I just got back from Kundalini Yoga…well that is what they said it was.
I beg to differ.
I was looking forward to this class all week! “Wow”, I thought, “my very own Kundalini yoga class right around the corner from my house. I will get practice every week on strengthening my chakras, opening my first eye, and tuning my vibrational energies.” Twice as many people were lined up for this class compared to the other two classes I attended this week; that is a good sign, right? The class was going to be taught by Siri Adi. With that name, I just knew I was going to be instructed by a true descendent of Africa.
I was sadly mistaken.
She was a true Californian with bleach-blonde hair, white see-through shorts, and sagging, sun-torched skin. “It’s Ok”, I thought. I guessed she had been trained and “ordained” as a master yoga instructor, so I couldn’t judge her by her looks. I am new to this type of yoga, so who am I to judge? Kundalini yoga is considered an advanced form of yoga from what I know, so she must know her stuff.
Once again, sadly mistaken.
She explained the practice a little, and gave a very brief history lesson, which was way off, but that was expected. No credit is given to ancient Africans for much of anything, especially not yoga. She went on to show some examples of what we would be doing. We also did some chanting and fire breaths; this was fine. But when we started to get into the real exercises, she had to pull out a notebook to refer to! I am almost certain that several of the exercises we tried to do were completely wrong; she even said “this doesn’t feel right at all” and “this is like trying to rub your belly and pat your head at the same time!“. Of course everyone laughed, and went along with it. I sat there with a mean mug on my face.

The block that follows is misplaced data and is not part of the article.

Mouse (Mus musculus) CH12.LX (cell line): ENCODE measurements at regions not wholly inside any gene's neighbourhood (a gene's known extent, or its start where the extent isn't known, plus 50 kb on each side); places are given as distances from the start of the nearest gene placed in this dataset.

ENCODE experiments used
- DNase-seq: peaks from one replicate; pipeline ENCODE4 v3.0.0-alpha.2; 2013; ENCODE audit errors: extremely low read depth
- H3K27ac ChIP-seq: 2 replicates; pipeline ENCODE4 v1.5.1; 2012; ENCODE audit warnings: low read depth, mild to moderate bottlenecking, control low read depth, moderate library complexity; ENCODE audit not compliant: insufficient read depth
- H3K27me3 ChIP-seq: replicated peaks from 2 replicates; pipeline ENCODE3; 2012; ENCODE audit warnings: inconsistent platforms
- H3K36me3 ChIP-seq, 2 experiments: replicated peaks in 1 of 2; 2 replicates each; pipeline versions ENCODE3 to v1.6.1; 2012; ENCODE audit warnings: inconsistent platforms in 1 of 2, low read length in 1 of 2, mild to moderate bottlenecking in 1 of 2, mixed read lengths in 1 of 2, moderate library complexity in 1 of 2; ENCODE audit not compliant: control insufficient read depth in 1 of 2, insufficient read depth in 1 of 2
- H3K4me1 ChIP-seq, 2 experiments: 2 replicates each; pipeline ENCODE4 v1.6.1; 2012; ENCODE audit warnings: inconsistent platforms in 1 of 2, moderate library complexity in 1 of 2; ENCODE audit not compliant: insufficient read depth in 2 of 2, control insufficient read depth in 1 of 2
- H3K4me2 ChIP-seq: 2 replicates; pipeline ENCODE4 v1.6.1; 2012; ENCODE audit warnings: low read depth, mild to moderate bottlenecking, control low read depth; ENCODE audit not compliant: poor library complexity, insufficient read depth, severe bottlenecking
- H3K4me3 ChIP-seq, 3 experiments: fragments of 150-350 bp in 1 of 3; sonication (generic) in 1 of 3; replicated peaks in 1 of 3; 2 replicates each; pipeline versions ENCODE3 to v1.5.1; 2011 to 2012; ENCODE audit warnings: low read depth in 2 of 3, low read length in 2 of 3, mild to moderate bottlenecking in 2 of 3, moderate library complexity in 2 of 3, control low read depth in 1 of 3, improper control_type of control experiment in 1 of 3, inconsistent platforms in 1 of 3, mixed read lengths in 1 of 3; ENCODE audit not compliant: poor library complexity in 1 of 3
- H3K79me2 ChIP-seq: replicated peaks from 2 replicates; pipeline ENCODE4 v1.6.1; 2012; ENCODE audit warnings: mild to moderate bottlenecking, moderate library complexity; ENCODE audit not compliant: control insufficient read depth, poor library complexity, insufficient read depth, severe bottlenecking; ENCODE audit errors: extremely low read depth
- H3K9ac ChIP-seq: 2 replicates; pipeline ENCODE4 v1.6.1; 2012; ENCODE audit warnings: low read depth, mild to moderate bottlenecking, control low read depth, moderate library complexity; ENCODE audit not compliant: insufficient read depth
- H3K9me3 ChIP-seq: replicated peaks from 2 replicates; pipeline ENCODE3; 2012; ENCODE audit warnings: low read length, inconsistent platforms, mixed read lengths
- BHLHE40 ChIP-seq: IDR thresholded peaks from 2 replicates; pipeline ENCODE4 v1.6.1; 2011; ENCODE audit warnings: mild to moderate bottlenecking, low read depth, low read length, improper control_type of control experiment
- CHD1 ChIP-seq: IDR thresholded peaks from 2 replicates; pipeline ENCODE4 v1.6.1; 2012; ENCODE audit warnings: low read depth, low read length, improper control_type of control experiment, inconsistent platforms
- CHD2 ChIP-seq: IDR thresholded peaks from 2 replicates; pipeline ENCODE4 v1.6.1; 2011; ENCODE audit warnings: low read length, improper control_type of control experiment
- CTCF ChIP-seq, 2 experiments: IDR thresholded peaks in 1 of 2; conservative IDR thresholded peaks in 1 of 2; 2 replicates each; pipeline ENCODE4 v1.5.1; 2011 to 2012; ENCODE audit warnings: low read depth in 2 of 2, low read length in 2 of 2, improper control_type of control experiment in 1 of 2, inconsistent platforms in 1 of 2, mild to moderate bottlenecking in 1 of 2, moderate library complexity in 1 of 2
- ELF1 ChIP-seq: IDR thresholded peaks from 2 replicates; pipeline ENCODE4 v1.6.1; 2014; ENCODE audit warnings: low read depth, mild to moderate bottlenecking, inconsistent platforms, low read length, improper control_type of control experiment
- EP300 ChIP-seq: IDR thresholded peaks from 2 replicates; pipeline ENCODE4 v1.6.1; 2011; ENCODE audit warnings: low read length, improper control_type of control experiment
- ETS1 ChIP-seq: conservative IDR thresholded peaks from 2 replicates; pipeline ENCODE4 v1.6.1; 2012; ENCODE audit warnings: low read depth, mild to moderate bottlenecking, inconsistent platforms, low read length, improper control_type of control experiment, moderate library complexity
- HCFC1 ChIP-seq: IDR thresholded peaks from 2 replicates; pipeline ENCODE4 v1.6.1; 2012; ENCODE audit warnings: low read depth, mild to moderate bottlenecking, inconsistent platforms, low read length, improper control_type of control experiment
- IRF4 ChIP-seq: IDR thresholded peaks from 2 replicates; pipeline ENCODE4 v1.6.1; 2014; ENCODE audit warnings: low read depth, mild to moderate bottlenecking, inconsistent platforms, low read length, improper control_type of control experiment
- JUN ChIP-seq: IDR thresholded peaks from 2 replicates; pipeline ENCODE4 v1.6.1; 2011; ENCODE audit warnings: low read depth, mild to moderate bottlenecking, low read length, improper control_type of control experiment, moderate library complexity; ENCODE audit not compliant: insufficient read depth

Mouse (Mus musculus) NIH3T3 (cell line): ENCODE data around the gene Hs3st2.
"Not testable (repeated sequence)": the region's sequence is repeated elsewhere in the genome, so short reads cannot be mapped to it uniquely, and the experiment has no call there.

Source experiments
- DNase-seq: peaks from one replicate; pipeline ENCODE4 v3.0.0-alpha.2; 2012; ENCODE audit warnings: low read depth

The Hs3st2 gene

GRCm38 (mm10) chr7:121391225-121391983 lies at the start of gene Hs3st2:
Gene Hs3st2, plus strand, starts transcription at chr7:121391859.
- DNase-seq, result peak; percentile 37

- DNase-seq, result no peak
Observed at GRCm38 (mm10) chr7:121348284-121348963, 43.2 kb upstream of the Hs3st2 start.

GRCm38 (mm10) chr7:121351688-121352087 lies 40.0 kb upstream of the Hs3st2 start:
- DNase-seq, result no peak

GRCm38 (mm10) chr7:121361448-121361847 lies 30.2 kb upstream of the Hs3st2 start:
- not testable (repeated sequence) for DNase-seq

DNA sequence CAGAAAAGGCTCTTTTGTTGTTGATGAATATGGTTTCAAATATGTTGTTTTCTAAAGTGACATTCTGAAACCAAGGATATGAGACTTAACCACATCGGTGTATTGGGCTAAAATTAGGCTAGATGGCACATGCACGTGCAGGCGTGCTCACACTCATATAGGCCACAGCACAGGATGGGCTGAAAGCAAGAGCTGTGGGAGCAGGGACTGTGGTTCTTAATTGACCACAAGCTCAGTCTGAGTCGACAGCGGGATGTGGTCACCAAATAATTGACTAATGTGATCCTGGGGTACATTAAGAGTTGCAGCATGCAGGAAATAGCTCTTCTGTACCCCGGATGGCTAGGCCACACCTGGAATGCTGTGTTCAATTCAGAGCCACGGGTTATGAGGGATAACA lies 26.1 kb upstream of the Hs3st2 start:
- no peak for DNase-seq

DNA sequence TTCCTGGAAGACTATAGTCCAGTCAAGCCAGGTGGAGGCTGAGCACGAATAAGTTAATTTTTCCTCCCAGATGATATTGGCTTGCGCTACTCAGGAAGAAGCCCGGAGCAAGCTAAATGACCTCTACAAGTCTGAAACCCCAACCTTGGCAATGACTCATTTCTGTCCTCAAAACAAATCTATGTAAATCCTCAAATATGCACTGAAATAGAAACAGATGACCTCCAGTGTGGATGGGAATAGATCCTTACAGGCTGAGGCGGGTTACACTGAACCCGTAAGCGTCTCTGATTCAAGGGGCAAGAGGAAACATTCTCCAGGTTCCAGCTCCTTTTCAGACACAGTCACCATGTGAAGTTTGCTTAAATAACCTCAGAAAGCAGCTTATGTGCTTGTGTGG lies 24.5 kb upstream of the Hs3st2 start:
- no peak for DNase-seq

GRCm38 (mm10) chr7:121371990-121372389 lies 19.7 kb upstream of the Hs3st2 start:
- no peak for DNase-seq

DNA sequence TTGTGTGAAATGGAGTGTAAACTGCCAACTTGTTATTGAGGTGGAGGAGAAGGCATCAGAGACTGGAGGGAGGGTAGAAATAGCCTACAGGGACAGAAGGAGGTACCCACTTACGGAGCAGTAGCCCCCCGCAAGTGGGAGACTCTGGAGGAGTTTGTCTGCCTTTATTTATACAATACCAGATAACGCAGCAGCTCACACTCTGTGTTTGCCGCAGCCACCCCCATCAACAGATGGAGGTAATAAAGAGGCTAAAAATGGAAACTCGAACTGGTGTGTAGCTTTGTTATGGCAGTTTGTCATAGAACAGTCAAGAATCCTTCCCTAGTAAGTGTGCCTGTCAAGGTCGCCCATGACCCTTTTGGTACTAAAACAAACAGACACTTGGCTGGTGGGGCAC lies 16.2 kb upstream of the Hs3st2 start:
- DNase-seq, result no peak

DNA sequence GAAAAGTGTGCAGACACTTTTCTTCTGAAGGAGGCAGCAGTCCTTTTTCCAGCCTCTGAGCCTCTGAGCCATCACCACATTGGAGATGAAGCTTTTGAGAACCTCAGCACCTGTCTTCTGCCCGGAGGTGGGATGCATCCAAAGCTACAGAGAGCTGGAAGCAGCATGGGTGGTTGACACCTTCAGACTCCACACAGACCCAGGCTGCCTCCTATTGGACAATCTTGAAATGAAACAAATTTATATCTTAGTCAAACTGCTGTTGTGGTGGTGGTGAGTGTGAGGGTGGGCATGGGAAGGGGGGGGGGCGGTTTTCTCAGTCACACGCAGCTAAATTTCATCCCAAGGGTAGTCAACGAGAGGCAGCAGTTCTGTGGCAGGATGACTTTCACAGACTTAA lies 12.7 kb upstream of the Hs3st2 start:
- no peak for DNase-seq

Instead of hearing a soft melody or peaceful instruction allowing us to go deeper into the practice, I was bombarded with thoughts of how unnatural and awkward this was. I was starting to get angry and frustrated. I just did what I could to get the most out of the situation. But what really got to me was when she stopped in the middle of doing a modified cat/cow exercise and started to tell us about an article she read recently in People magazine! It was something about this man who researched is ancestry, and found out he was related to Brad Pitt, Angelina Jolie, and Jeffrey Dahmer; he made the point that we are all unique but we are essentially one people.
I almost got up and left.
I am trying to raise my Kundalini, open my first eye, shoot rainbows through my crown, and confront the God in me, and you ova there talking ’bout Brad Pitt!
My head began to throb. I tried to tune her out. I tried to think about my ancient Kemetic ancestors doing yoga; I tried to think about the pose I was in, which looked similar to the Sphinx. It helped me get though the utter disgust I felt. I felt sad, and mad, and tired. I read that yawning at an unusual time is a sign of anxiety. I yawned about 6 times in that hour! What kind of yoga makes you more stressed! Good Lawd! (as we say back home)
Black people, we have to take back our practices, our song, our dance, our natural way of being. This experience today made me angry, but it also made me realize that they will never master such mysterious traditions of African people, but we (as Americanized Africans) can, and that is comforting.